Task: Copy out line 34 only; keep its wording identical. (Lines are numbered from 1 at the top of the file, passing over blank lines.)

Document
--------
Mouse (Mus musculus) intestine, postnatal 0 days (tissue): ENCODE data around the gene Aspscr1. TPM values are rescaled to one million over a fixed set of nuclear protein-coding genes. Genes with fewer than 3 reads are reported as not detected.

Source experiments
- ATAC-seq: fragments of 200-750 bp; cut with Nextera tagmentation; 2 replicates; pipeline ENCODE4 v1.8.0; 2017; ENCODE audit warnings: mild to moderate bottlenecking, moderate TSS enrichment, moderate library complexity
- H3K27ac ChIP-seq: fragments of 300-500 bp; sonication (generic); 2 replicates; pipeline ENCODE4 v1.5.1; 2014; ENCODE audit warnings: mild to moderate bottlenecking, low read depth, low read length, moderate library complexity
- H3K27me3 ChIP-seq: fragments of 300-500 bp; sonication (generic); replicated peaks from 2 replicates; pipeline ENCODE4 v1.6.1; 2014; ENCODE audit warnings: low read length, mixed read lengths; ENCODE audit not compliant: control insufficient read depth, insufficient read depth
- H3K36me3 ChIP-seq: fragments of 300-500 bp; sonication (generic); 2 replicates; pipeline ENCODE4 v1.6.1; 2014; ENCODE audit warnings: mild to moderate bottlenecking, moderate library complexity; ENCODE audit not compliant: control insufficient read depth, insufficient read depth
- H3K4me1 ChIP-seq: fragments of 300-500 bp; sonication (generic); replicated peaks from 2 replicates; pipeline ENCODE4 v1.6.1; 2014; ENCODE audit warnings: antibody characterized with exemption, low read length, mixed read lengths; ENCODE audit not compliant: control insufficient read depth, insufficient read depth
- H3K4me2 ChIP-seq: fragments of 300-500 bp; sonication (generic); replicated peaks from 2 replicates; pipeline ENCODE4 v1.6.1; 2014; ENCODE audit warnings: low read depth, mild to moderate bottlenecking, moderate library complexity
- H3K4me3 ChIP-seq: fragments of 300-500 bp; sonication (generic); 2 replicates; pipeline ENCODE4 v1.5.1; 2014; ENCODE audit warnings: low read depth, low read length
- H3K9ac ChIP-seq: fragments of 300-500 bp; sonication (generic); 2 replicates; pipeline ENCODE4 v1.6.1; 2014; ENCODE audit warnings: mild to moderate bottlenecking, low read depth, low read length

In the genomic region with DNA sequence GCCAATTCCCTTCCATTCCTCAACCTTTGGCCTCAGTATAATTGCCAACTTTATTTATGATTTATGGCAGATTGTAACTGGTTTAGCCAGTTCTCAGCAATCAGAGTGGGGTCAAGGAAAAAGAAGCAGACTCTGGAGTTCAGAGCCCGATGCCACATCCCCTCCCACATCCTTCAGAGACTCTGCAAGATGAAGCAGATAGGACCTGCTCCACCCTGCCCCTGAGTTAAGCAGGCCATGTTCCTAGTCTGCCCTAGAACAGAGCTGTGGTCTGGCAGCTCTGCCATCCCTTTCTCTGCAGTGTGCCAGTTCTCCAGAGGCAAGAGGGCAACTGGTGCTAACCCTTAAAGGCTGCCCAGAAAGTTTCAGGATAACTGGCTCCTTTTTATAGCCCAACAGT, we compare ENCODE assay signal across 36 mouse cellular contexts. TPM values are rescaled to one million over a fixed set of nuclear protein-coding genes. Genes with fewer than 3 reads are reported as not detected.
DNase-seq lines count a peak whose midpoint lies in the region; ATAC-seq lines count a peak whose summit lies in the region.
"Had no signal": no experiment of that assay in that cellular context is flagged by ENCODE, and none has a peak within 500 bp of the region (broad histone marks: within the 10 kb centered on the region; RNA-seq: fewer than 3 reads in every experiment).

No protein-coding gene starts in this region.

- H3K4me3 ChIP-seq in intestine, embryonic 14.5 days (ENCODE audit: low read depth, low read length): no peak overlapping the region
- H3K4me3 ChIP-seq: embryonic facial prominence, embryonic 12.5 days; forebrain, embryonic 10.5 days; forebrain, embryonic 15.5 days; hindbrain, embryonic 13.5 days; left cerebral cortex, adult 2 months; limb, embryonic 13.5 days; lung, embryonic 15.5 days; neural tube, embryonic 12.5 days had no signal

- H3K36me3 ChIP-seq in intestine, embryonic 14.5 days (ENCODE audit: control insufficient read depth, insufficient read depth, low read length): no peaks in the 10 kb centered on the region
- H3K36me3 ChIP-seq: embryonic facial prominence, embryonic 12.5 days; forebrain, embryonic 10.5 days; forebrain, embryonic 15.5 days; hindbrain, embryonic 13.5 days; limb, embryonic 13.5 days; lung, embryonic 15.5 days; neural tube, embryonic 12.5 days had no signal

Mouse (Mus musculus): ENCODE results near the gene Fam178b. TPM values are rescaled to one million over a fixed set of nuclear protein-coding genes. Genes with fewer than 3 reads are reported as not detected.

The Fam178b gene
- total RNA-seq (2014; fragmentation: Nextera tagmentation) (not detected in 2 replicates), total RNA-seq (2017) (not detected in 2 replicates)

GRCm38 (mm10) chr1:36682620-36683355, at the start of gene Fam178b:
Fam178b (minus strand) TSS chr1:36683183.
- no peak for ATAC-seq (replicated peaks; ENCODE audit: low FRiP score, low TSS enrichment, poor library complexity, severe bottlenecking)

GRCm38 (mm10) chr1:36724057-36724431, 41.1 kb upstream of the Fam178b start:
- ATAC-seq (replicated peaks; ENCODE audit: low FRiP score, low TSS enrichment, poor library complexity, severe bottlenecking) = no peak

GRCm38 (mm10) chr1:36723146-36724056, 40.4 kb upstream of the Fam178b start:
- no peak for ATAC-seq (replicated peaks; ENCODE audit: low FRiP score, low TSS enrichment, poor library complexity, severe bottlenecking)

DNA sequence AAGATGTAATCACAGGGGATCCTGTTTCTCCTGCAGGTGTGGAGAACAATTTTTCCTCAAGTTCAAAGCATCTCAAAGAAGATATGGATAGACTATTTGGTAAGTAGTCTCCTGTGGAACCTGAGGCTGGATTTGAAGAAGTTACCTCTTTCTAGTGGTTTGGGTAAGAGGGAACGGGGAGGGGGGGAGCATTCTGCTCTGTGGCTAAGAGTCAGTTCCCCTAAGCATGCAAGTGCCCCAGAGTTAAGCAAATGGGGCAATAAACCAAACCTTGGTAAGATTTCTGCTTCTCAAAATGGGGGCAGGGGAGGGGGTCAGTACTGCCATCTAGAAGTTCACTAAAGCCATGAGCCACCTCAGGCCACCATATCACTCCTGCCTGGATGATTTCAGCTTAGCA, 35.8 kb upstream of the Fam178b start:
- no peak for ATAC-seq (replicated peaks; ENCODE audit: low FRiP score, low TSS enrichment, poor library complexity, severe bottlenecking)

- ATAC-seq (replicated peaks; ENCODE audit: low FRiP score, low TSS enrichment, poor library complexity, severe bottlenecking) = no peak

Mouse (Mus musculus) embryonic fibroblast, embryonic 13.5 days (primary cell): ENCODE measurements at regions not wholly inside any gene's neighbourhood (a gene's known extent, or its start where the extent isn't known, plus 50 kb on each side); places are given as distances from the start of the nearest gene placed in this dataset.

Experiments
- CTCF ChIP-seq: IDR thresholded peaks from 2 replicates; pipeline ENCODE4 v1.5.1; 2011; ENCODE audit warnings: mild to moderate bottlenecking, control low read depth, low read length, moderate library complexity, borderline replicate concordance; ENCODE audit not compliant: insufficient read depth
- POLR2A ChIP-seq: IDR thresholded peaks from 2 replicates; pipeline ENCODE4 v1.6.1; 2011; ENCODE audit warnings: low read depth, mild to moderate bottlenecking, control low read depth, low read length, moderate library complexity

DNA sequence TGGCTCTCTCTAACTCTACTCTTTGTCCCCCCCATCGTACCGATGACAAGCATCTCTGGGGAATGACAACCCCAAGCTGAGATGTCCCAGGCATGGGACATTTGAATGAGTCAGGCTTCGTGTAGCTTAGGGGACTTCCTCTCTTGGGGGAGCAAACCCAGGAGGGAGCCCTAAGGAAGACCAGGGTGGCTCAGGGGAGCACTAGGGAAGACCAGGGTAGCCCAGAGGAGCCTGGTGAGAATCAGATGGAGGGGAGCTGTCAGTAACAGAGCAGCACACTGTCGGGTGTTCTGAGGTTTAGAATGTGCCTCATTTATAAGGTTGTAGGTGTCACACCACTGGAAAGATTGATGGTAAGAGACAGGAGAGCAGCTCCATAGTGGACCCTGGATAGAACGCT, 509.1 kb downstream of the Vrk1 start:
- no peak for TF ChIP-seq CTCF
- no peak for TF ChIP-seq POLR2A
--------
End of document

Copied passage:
- CTCF ChIP-seq: IDR thresholded peaks from 2 replicates; pipeline ENCODE4 v1.5.1; 2011; ENCODE audit warnings: mild to moderate bottlenecking, control low read depth, low read length, moderate library complexity, borderline replicate concordance; ENCODE audit not compliant: insufficient read depth